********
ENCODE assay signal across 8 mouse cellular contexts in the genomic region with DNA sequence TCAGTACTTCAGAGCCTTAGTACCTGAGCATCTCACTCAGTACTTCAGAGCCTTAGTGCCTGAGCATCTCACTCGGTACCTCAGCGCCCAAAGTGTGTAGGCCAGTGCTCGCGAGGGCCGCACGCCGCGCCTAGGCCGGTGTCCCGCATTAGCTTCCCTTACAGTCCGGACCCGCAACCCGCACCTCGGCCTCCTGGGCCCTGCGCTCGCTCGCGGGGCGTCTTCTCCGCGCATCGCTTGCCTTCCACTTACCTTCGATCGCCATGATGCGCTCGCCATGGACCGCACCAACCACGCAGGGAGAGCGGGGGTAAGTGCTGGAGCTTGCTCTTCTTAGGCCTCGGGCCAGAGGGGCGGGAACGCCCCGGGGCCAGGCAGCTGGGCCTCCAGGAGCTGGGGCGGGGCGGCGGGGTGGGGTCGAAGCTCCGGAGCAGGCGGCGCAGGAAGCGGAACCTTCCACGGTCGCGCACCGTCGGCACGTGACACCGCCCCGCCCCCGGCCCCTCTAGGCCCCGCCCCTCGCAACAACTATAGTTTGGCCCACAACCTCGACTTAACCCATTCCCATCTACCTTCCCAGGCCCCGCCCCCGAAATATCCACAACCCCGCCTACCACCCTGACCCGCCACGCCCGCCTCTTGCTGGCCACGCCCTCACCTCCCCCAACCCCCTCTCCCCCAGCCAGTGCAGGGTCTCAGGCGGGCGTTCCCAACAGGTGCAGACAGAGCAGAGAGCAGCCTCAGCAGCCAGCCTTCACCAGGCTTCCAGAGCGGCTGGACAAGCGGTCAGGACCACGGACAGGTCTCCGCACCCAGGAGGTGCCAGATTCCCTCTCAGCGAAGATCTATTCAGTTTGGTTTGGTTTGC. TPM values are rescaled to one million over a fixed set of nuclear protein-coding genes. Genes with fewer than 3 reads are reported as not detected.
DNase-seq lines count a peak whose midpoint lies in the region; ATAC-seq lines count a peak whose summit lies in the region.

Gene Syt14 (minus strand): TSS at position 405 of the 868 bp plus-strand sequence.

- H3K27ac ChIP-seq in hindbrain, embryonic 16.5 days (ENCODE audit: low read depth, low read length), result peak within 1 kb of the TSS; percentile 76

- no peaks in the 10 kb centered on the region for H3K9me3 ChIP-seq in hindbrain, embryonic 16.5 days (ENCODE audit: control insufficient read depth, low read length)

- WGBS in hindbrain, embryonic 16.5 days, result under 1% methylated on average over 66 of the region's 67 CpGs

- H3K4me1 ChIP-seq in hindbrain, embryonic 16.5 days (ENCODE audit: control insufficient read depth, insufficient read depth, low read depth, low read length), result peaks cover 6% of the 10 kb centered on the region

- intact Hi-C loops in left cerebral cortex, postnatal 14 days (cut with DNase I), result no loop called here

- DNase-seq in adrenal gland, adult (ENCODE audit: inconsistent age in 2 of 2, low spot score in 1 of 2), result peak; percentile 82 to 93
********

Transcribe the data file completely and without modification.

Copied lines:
ENCODE assay signal across 8 mouse cellular contexts in the genomic region with DNA sequence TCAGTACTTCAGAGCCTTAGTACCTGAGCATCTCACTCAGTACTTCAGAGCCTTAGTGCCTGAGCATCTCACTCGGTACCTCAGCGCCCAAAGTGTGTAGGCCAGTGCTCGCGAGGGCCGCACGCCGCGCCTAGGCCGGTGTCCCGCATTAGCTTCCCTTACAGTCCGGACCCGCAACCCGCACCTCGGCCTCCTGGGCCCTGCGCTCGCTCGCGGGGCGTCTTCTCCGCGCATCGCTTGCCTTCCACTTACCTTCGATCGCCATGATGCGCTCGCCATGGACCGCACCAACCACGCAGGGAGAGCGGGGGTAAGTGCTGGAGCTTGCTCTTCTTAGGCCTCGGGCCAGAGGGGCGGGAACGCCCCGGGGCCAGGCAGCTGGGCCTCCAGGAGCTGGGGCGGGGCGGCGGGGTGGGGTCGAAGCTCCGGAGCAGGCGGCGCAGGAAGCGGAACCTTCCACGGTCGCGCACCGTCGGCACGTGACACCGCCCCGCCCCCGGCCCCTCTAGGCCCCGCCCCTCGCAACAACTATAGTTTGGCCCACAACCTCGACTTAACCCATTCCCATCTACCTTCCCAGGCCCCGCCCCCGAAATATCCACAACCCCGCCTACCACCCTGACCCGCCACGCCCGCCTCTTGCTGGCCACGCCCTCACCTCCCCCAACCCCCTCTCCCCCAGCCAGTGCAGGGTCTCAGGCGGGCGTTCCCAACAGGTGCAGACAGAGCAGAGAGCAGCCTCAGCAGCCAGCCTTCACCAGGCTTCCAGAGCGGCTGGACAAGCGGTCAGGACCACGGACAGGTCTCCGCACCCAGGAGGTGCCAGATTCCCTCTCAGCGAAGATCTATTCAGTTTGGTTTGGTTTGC. TPM values are rescaled to one million over a fixed set of nuclear protein-coding genes. Genes with fewer than 3 reads are reported as not detected.
DNase-seq lines count a peak whose midpoint lies in the region; ATAC-seq lines count a peak whose summit lies in the region.

Gene Syt14 (minus strand): TSS at position 405 of the 868 bp plus-strand sequence.

- H3K27ac ChIP-seq in hindbrain, embryonic 16.5 days (ENCODE audit: low read depth, low read length), result peak within 1 kb of the TSS; percentile 76

- no peaks in the 10 kb centered on the region for H3K9me3 ChIP-seq in hindbrain, embryonic 16.5 days (ENCODE audit: control insufficient read depth, low read length)

- WGBS in hindbrain, embryonic 16.5 days, result under 1% methylated on average over 66 of the region's 67 CpGs

- H3K4me1 ChIP-seq in hindbrain, embryonic 16.5 days (ENCODE audit: control insufficient read depth, insufficient read depth, low read depth, low read length), result peaks cover 6% of the 10 kb centered on the region

- intact Hi-C loops in left cerebral cortex, postnatal 14 days (cut with DNase I), result no loop called here

- DNase-seq in adrenal gland, adult (ENCODE audit: inconsistent age in 2 of 2, low spot score in 1 of 2), result peak; percentile 82 to 93